If you sit in one place for extended periods (month or more), a trailer will be significantly more economical than a motorhome. Reasons are insurance costs, drive train maintenance and depreciation on the high-dollar motorized portion of the rig.  A motorhome towing a car is TWO motorized vehicles, with insurance and upkeep costs on both. A trailer and a tow vehicle has only one motorized vehicle and that almost always works out cheaper.

Long term RV site rentals are generally inexpensive, except in highly seasonal places with high land costs, e.g. New England. Monthly rates of $200-400 plus electric are common in the southeast and southwest.

There is always work available for personable and educated travelers, but the pay rates are not great. I don't know what your expectations are for a pay scale, but in general the work available to Rvers should be considered supplementary income rather than primary.  However, there are some jobs, such as construction work, farm labor and health care services, that lend themselves to  itinerant workers.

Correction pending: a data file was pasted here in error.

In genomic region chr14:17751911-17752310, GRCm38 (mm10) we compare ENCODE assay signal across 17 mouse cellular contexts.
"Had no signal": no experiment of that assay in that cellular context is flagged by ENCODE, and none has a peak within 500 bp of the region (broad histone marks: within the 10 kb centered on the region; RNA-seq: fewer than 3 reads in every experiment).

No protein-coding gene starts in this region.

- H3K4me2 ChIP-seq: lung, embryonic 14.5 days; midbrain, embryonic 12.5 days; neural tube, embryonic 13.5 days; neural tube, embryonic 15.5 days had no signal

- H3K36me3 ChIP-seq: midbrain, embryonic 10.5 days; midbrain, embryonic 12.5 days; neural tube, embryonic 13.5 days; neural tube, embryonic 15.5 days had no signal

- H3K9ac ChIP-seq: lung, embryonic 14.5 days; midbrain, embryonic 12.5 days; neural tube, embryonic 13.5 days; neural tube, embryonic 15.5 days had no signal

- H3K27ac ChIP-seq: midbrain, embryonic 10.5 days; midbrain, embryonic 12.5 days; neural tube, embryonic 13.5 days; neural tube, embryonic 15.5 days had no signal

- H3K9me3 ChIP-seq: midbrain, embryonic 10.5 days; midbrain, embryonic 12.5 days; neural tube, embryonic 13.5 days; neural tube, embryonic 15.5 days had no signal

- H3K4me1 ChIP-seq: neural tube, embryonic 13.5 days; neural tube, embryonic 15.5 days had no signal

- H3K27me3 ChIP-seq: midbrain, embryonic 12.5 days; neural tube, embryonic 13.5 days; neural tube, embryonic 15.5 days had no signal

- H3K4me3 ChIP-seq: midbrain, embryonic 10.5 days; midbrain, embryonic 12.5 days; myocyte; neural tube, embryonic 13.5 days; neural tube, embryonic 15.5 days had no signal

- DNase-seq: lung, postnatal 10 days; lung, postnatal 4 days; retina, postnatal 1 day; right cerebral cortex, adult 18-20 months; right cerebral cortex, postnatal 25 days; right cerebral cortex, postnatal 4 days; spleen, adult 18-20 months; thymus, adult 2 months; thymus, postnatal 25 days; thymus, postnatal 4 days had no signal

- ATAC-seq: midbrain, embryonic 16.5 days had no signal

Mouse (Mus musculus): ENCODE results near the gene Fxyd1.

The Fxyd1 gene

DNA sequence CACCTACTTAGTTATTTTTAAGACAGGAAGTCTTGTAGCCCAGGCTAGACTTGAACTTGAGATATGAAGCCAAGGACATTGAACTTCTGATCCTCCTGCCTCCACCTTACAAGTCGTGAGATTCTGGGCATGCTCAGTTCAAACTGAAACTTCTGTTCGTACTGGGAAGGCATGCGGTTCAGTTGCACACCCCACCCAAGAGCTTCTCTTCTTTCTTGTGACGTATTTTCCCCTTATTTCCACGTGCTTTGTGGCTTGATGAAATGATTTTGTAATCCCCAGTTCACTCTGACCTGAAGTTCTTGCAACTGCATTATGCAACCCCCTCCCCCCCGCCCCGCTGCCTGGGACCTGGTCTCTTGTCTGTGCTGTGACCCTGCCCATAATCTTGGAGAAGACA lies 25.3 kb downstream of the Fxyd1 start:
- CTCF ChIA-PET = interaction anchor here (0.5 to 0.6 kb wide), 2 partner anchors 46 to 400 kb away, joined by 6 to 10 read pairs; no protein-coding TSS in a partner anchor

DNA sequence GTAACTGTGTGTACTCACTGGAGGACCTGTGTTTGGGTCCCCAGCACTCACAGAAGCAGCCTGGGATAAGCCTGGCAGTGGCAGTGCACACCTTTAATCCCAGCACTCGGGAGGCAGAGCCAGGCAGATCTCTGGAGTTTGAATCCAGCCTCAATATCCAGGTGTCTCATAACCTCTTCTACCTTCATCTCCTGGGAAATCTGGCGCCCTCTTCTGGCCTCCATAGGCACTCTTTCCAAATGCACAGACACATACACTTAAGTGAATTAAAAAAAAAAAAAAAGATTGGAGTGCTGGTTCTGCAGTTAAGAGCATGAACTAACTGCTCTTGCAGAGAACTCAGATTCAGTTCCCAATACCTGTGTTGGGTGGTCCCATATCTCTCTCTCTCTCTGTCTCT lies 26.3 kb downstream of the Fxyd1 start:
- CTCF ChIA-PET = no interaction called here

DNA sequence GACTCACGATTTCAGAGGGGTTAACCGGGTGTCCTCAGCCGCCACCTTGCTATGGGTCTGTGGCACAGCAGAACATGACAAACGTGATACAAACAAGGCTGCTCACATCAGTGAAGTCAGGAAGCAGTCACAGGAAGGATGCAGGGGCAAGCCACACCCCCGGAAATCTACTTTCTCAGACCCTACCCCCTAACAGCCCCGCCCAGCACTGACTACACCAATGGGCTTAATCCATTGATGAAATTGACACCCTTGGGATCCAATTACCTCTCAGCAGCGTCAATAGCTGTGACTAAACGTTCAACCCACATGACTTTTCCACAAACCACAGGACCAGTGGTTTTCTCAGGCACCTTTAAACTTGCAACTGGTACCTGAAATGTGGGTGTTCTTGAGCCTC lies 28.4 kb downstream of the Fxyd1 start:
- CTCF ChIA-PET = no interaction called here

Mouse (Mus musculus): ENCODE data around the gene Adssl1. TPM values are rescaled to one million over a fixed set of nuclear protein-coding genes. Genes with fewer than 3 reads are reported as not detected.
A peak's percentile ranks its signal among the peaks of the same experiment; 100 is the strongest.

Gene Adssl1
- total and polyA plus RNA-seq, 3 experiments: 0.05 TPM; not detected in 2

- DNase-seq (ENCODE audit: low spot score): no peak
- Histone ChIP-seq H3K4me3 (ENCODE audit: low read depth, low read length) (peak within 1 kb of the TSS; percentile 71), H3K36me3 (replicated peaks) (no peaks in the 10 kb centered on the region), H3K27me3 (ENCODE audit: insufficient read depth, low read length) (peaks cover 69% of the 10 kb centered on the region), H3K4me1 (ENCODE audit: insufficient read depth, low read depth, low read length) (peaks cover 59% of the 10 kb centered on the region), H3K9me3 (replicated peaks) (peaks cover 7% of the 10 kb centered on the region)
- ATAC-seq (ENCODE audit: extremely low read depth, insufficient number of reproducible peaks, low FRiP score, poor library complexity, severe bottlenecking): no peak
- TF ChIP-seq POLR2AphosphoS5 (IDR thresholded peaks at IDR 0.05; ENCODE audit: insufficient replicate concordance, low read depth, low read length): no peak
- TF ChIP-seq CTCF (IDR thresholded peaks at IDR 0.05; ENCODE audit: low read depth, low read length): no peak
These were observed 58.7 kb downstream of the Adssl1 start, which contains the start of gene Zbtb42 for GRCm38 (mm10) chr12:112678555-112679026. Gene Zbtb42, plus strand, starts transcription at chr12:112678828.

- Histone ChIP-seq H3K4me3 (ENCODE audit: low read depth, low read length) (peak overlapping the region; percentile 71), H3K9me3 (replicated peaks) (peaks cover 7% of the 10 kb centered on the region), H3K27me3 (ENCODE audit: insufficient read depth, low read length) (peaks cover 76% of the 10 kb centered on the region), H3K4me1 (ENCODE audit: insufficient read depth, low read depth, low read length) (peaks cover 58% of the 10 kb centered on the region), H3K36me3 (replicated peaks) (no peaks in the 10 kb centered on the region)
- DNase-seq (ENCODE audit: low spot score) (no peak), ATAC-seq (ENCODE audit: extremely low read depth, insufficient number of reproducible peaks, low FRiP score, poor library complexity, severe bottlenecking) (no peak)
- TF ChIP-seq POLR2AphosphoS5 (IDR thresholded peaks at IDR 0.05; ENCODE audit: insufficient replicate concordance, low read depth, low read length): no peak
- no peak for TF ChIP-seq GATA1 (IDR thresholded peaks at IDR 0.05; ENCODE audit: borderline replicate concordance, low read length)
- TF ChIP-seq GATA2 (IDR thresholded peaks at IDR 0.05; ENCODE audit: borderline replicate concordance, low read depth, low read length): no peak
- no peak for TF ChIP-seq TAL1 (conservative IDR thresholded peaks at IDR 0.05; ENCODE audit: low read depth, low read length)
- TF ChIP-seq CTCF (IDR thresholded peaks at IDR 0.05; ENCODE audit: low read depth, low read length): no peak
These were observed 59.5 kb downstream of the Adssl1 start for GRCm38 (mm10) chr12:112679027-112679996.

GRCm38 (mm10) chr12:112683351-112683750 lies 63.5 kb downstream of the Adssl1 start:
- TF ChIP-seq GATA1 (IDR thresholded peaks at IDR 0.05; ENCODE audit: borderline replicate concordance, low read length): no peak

Tom

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Jan 13, 2005
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Gary gave you some good answers. There are also a few files in our library that might help, although the one(s) with actual costs are a little dated. Click on the Library button above and select Fulltiming.
 

Wildflower63

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Joined
Apr 28, 2006
Posts
6
Cost was just one of my many questions!  I guess you definitely could write a novel answering what I asked.  Knowing gas cost will eat me alive, I am trying to plan a budget so that I can be a working person, but live in interesting places.  Home is where I decide to park it! lol!

I am a RN, but was hoping that I wouldn't have to do this type of work.  What a stress out!  I have to go through the expense and red tape getting a license for every state I work.  I am ok with working at WalMart stocking shelves for a fraction of the money, but that doesn't look too promising.  I have a few too many expenses, like kids, to pay for.  That really is more horrible than today's gas cost!